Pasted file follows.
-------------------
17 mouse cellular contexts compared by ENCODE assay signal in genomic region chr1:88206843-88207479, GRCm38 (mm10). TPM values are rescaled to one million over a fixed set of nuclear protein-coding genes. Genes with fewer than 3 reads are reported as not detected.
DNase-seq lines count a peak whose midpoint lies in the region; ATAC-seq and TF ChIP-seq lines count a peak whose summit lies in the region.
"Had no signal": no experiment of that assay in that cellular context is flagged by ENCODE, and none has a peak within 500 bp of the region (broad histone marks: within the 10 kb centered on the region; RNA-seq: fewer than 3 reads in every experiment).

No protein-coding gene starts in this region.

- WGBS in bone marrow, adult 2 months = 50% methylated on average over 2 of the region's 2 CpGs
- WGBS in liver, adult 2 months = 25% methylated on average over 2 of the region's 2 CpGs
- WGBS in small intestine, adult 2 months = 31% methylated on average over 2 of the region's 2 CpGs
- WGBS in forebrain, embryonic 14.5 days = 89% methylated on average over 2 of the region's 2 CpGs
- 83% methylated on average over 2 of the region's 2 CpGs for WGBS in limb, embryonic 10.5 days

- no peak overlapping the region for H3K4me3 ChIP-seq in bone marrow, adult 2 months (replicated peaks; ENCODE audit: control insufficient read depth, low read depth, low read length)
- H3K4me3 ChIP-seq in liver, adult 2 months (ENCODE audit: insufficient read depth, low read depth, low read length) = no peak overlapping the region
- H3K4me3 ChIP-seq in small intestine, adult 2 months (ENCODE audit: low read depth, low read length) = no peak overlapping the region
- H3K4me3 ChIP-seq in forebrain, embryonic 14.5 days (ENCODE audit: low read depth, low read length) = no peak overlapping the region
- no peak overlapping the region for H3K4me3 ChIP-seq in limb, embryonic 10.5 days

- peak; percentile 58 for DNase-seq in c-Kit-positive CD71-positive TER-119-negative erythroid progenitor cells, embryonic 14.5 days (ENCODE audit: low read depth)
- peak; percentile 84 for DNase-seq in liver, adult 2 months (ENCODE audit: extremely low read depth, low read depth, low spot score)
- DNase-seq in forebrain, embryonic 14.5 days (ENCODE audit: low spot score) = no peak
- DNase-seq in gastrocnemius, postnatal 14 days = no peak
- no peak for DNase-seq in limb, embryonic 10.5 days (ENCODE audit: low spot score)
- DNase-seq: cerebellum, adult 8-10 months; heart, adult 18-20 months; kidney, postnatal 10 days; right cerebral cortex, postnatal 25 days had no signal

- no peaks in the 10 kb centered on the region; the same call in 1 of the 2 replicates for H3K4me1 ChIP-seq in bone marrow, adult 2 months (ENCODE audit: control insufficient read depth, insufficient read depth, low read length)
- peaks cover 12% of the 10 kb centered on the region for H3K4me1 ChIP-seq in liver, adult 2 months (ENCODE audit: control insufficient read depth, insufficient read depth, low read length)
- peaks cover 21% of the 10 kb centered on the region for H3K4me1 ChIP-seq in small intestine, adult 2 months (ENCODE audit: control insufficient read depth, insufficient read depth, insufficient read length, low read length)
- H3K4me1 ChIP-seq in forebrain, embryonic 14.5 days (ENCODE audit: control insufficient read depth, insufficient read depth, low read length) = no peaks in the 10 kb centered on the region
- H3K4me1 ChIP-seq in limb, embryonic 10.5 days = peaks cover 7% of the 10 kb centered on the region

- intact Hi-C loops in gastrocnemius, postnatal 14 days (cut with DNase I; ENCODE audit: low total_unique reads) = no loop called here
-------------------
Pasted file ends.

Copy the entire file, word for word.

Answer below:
17 mouse cellular contexts compared by ENCODE assay signal in genomic region chr1:88206843-88207479, GRCm38 (mm10). TPM values are rescaled to one million over a fixed set of nuclear protein-coding genes. Genes with fewer than 3 reads are reported as not detected.
DNase-seq lines count a peak whose midpoint lies in the region; ATAC-seq and TF ChIP-seq lines count a peak whose summit lies in the region.
"Had no signal": no experiment of that assay in that cellular context is flagged by ENCODE, and none has a peak within 500 bp of the region (broad histone marks: within the 10 kb centered on the region; RNA-seq: fewer than 3 reads in every experiment).

No protein-coding gene starts in this region.

- WGBS in bone marrow, adult 2 months = 50% methylated on average over 2 of the region's 2 CpGs
- WGBS in liver, adult 2 months = 25% methylated on average over 2 of the region's 2 CpGs
- WGBS in small intestine, adult 2 months = 31% methylated on average over 2 of the region's 2 CpGs
- WGBS in forebrain, embryonic 14.5 days = 89% methylated on average over 2 of the region's 2 CpGs
- 83% methylated on average over 2 of the region's 2 CpGs for WGBS in limb, embryonic 10.5 days

- no peak overlapping the region for H3K4me3 ChIP-seq in bone marrow, adult 2 months (replicated peaks; ENCODE audit: control insufficient read depth, low read depth, low read length)
- H3K4me3 ChIP-seq in liver, adult 2 months (ENCODE audit: insufficient read depth, low read depth, low read length) = no peak overlapping the region
- H3K4me3 ChIP-seq in small intestine, adult 2 months (ENCODE audit: low read depth, low read length) = no peak overlapping the region
- H3K4me3 ChIP-seq in forebrain, embryonic 14.5 days (ENCODE audit: low read depth, low read length) = no peak overlapping the region
- no peak overlapping the region for H3K4me3 ChIP-seq in limb, embryonic 10.5 days

- peak; percentile 58 for DNase-seq in c-Kit-positive CD71-positive TER-119-negative erythroid progenitor cells, embryonic 14.5 days (ENCODE audit: low read depth)
- peak; percentile 84 for DNase-seq in liver, adult 2 months (ENCODE audit: extremely low read depth, low read depth, low spot score)
- DNase-seq in forebrain, embryonic 14.5 days (ENCODE audit: low spot score) = no peak
- DNase-seq in gastrocnemius, postnatal 14 days = no peak
- no peak for DNase-seq in limb, embryonic 10.5 days (ENCODE audit: low spot score)
- DNase-seq: cerebellum, adult 8-10 months; heart, adult 18-20 months; kidney, postnatal 10 days; right cerebral cortex, postnatal 25 days had no signal

- no peaks in the 10 kb centered on the region; the same call in 1 of the 2 replicates for H3K4me1 ChIP-seq in bone marrow, adult 2 months (ENCODE audit: control insufficient read depth, insufficient read depth, low read length)
- peaks cover 12% of the 10 kb centered on the region for H3K4me1 ChIP-seq in liver, adult 2 months (ENCODE audit: control insufficient read depth, insufficient read depth, low read length)
- peaks cover 21% of the 10 kb centered on the region for H3K4me1 ChIP-seq in small intestine, adult 2 months (ENCODE audit: control insufficient read depth, insufficient read depth, insufficient read length, low read length)
- H3K4me1 ChIP-seq in forebrain, embryonic 14.5 days (ENCODE audit: control insufficient read depth, insufficient read depth, low read length) = no peaks in the 10 kb centered on the region
- H3K4me1 ChIP-seq in limb, embryonic 10.5 days = peaks cover 7% of the 10 kb centered on the region

- intact Hi-C loops in gastrocnemius, postnatal 14 days (cut with DNase I; ENCODE audit: low total_unique reads) = no loop called here